Unfortunately, there is no right answer to the question of where to start. Rather, where to start depends on what your comfort level is as a reader.
If you want to know what’s really going on straight out of the gate, then Imperator is the one for you. It explains how the galaxy developed, the important conflicts that shaped the ‘present’ state of the universe, and how the superhuman characters earned their powers and cool toys. It takes some of the mystery out of the other books, but helps ground the reader in the dumpster galaxy before the fire really gets out of hand. It also heavily features space-wizardry if that’s your bag – the rest of the novels are much lighter on that score.
If you don’t care about backstory and intricate settings and politics, and just want to get to the blood and guts of a military unit cut off from help and fighting its way across a blasted desert world, then Legionnaire is the one for you. Of all the novels, it has the least in the way of characterizations. With few exceptions, the characters are special forces badasses, and that’s all a military sci-fi action novel needs.
If you prefer some backstory and intricate settings and want to read several plotlines woven together and intersecting in an adventure than spans multiple planets, and one in which you are never really sure who the good guys are, then it’s safe to read Galactic Outlaws and Kill Team first, and then go back and read Legionnaire and Imperator later. Your experience will be different, but your enjoyment will not be reduced in any way.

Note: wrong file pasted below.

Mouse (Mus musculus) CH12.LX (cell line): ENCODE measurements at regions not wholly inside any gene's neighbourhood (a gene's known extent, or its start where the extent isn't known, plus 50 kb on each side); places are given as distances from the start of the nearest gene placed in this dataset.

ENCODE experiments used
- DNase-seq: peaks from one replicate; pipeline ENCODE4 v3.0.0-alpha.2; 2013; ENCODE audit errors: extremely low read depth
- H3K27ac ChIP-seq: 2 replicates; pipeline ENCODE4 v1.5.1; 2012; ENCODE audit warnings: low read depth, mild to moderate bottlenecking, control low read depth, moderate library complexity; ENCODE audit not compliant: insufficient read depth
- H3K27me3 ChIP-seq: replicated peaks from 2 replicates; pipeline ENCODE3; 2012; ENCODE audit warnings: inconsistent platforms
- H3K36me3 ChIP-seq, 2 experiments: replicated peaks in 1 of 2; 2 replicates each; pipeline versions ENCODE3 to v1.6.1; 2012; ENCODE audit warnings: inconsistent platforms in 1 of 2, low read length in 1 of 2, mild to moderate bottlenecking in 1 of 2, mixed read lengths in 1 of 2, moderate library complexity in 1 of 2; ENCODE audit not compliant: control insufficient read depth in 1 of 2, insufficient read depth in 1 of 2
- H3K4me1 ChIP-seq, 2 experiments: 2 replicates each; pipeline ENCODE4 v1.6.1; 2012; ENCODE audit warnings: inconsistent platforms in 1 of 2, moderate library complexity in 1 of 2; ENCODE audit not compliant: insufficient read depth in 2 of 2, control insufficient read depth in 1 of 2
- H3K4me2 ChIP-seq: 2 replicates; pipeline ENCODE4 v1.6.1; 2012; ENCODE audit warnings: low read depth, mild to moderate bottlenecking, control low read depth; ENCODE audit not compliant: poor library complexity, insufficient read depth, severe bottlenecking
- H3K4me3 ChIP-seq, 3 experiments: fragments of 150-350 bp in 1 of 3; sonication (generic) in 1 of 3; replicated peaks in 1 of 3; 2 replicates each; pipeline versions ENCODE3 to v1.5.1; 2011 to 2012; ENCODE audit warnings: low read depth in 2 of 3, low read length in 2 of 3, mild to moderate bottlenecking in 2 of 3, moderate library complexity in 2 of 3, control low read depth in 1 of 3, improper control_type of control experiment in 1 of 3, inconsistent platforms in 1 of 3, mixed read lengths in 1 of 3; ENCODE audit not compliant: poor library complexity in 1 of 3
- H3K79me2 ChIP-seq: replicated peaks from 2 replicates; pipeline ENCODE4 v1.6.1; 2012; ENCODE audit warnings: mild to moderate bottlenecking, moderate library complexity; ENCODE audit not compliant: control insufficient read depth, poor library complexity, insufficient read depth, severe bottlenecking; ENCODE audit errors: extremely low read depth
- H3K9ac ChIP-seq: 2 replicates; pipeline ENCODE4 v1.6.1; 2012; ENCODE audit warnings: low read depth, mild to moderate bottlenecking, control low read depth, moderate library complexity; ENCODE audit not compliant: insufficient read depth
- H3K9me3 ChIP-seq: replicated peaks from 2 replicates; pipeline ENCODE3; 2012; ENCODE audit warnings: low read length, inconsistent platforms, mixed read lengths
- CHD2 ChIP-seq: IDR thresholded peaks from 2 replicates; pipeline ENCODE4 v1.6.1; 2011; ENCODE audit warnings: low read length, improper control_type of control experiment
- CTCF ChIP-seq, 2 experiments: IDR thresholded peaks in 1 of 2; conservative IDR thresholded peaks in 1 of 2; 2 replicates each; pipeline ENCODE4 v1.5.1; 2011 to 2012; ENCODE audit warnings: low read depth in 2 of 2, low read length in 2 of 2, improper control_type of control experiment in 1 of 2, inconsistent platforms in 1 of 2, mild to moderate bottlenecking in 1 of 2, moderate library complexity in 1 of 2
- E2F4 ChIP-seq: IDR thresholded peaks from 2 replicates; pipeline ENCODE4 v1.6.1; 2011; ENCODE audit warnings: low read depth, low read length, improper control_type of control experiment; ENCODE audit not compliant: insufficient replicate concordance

Of the first four books in my own collection (Legionnaire, Galactic Outlaws, Kill Team, and Imperator), the only one that wouldn’t make for a decent entry point is Kill Team, which really needs to be read after Legionnaire, but not necessarily immediately afterwards. And of course, for the completists and those who love solving mysteries or re-reading works for deeper appreciation of the material, re-reads are highly recommended to find those little moments that you thought were throw-away and turned out to be so much more.